THE RECORD, REMEMBER MY NAME -- Columbia, JS 35553. THE CONCERT, SUNDAY AT 8 -- Baird Auditorium, Museum of National History Sold out.
Did you think that everything over 80 years old in the Smithsonian's Museum of Natural History was an exhibit? Well, what's showing in Baird Auditorium Sunday is no artifact. Alberta Hunter is one of the most remarkable stories in music, and not just because she's in concert at 83. Alberta Hunter is remarkable because she's good.
Born in Memphis on April 1, 1895, the blues singer currently has a new album, a new tour and a new lease on her performing career. This is her second comeback.
At 11, she started singing. At 59, she left show business; her mother was dying and needed her help. Two years later, in 1957, she became a practical nurse. She worked at the Goldwater Hospital in New York for 20 years. Two years ago, she was forced to retire: old age.
Shortly afterwards, she played at a private party for Mabel Mercer (whom she'd worked with in the London produciton of "Showboat" -- the same production that featured Paul Robeson). She was rediscovered. Charlie Bourgeois, a Newport Jazz Festival official, put her in touch with Barney Josephson, who runs the Greenwich Village club, The Cookery. Josephson listened, liked what he heard and signed her up.
Hunter now has an indefinite engagement at The Cookery and occasionally makes out-of-town forays like Sunday's Baird Auditorium concert, which coincides with the release of a new album. It sold out long ago.
The album, "Remember My Name," is the soundtrack to the upcoming film produced by Robert Altman, one of the most progressive artists in film. But he's no more contemporary than Hunter. She has a traditional blues style, but manages to keep a freshness to her sound that transcends time. At a ripe old age, she has written and recorded ten songs, two of them brand-new and the rest remakes of some of her best material.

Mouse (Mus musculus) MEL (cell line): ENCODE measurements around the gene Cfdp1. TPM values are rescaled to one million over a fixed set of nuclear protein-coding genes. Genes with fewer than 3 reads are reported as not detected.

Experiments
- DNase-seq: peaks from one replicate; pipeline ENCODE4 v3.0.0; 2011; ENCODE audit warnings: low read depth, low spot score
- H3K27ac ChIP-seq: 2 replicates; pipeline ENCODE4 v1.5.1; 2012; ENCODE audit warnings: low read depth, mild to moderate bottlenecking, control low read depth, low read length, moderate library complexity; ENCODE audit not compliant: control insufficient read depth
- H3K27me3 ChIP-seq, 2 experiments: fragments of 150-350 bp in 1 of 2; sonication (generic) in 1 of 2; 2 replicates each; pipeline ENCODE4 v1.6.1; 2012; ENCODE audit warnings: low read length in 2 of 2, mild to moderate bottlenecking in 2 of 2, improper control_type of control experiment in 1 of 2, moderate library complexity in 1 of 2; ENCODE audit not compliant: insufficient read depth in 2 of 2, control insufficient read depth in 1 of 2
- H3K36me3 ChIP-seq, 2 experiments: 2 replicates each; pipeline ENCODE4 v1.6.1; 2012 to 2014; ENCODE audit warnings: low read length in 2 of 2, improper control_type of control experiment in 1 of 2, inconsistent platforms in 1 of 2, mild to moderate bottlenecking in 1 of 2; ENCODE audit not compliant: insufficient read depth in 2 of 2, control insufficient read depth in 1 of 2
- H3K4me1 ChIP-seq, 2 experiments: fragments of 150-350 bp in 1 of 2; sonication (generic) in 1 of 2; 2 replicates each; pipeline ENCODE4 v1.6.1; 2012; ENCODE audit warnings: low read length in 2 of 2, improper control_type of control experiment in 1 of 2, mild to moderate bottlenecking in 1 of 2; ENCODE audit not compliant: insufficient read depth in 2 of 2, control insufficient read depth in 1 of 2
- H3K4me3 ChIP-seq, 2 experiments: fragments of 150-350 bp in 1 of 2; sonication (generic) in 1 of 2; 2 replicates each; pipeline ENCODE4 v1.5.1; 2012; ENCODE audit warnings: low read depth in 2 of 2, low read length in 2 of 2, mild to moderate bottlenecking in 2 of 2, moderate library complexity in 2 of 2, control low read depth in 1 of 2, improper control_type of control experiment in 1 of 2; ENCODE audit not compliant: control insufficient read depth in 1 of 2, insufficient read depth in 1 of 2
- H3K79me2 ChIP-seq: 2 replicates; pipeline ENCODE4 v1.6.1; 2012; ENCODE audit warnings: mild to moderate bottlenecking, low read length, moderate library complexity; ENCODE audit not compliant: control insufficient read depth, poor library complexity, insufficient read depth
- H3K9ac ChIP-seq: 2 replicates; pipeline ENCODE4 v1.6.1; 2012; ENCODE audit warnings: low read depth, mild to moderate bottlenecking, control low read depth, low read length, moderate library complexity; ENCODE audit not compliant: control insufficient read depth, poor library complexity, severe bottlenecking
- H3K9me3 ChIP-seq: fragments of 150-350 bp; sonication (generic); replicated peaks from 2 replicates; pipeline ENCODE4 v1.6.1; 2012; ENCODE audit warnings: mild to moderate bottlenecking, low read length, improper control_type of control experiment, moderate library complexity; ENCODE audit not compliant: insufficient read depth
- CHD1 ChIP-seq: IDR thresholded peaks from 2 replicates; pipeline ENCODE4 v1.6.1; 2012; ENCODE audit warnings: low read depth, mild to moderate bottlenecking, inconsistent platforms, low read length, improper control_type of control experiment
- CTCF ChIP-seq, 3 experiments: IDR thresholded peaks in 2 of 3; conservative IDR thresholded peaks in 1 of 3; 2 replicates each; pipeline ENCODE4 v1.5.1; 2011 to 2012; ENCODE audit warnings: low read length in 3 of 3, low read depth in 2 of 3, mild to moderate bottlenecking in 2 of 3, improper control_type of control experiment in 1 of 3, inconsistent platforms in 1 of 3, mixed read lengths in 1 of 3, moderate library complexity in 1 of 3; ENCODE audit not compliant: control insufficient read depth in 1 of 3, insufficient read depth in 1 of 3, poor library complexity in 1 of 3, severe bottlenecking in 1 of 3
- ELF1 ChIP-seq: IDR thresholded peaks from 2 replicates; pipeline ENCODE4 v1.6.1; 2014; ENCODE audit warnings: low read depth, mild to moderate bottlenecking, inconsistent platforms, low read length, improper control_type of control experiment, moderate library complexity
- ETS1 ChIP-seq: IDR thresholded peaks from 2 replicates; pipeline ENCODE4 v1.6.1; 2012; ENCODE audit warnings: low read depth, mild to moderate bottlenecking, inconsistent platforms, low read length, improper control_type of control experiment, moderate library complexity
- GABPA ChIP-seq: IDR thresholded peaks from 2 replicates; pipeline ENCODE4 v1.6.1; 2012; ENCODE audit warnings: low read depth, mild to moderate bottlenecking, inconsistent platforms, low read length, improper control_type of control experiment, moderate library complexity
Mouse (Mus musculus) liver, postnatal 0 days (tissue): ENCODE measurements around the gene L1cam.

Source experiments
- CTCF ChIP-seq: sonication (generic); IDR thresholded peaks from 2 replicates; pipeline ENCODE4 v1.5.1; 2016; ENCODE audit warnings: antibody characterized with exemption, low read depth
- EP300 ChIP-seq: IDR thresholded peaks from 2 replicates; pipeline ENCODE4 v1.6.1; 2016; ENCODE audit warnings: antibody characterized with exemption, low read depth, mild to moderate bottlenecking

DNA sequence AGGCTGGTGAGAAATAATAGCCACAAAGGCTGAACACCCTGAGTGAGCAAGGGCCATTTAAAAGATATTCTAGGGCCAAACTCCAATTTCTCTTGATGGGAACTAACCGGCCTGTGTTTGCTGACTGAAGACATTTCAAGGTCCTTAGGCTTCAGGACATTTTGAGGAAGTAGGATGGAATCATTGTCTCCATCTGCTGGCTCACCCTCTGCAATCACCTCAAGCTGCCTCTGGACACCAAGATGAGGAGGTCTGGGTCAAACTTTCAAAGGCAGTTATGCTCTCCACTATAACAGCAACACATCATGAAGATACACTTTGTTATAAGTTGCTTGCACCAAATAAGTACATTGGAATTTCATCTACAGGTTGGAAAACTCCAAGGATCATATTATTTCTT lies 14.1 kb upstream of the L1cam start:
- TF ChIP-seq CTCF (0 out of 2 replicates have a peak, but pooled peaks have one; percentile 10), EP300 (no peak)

You may find that the songs on "Remember My Name" remind you of blues artists like B.B. King and Muddy Waters, as well as the legndary recordings of Bessie Smith.
In fact, she was Smith's contemporary, and wrote one of Smith's greatest tunes, "Downhearted Blues." She got one of her big breaks when she successfully replaced Smith on Broadway in "How Come?"
Hunter is old enough to be B.B. King's mother. Come to think of it, she's old enough to be Muddy Waters' mother.
Yet the music on "Remember My Name" is strong,sincere blues -- not at all dated or sentimental, and certainy not the doodlings of a star past her prime.
Hunter is ingratiatingly tough on "I Begged and Begged You" and knowingly threatening on "Some Sweet Day," which sounds like a bluesier version of Sophie Tucker's trademark "Some of these Days." When Hunter talks about her lover on "Workin' Man," also known as "I g/ot Myself a Working' Man," she means business; she turns a younger woman's boasting into a suitable vehicle for her own self-as-surance.
"The Love I Have For You" is a bit of a departure. It's one of the new compositions (the other is the title cut) and a straight ballad. Despite the presence here of slight lag that's absent in the rest of the album, this track proves that there's no torch singer like an old torch singer.
The album's highlights are the updated renditions of "Downhearted Blues" and the classic "My Castle's Rockin'." Both blend elements of gospel, blues, and standards into a compelling brew.
Throughout the album, Hunter benefits from the assembled musicians -- most are stars in their own right. The most familiar are trombonist Vic Dickenson, trumpeter "Doc" Cheatham and former Modern Jazz Quartet drummer Connie Kay. The mutings of Dickenson and Cheatham temper each cut with a soft outline and Kay's drumming is studied and precise. The rest of the ensemble is equally strong, especially Gerald Cook, whose piano is subtle is its noticeably
The record's only problem is its noticeably lame recording quality. It sounds as if producer John Hammond (no unknown himself) couldn't decide whether to use the full capabilities of today's studios or to give the music a thin, " authentic," old-blues sound. The result is an in-between mix that may fit in the movie, but gives the record a wispier quality than most blues recordings. Still, the problem is far from fatal, and only slightly diminishes the final product.
"Remember My Name" is an important album, not only because it reintroduces Alberta Hunter to a mass audience but because it proves that real talent knows no age limitaiton.
The same woman who sang with King Oliver and Sidney Bechet, and who knew Louis Armstrong when he was just a kid on the rise, amy now return to her rightful place among music's top performers.From now on, it shouldn't be hard to remember her name.